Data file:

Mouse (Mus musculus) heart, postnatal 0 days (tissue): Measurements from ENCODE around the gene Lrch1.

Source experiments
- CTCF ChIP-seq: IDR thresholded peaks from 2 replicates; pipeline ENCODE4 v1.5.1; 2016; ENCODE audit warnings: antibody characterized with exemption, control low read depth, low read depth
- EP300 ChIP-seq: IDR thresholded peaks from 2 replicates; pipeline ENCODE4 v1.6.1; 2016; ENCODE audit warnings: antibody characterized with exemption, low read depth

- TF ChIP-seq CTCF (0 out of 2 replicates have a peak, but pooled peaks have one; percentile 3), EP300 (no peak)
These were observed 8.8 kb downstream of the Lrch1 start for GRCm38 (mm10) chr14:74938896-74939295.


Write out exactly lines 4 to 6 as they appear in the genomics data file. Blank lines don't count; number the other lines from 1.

- EP300 ChIP-seq: IDR thresholded peaks from 2 replicates; pipeline ENCODE4 v1.6.1; 2016; ENCODE audit warnings: antibody characterized with exemption, low read depth

- TF ChIP-seq CTCF (0 out of 2 replicates have a peak, but pooled peaks have one; percentile 3), EP300 (no peak)
These were observed 8.8 kb downstream of the Lrch1 start for GRCm38 (mm10) chr14:74938896-74939295.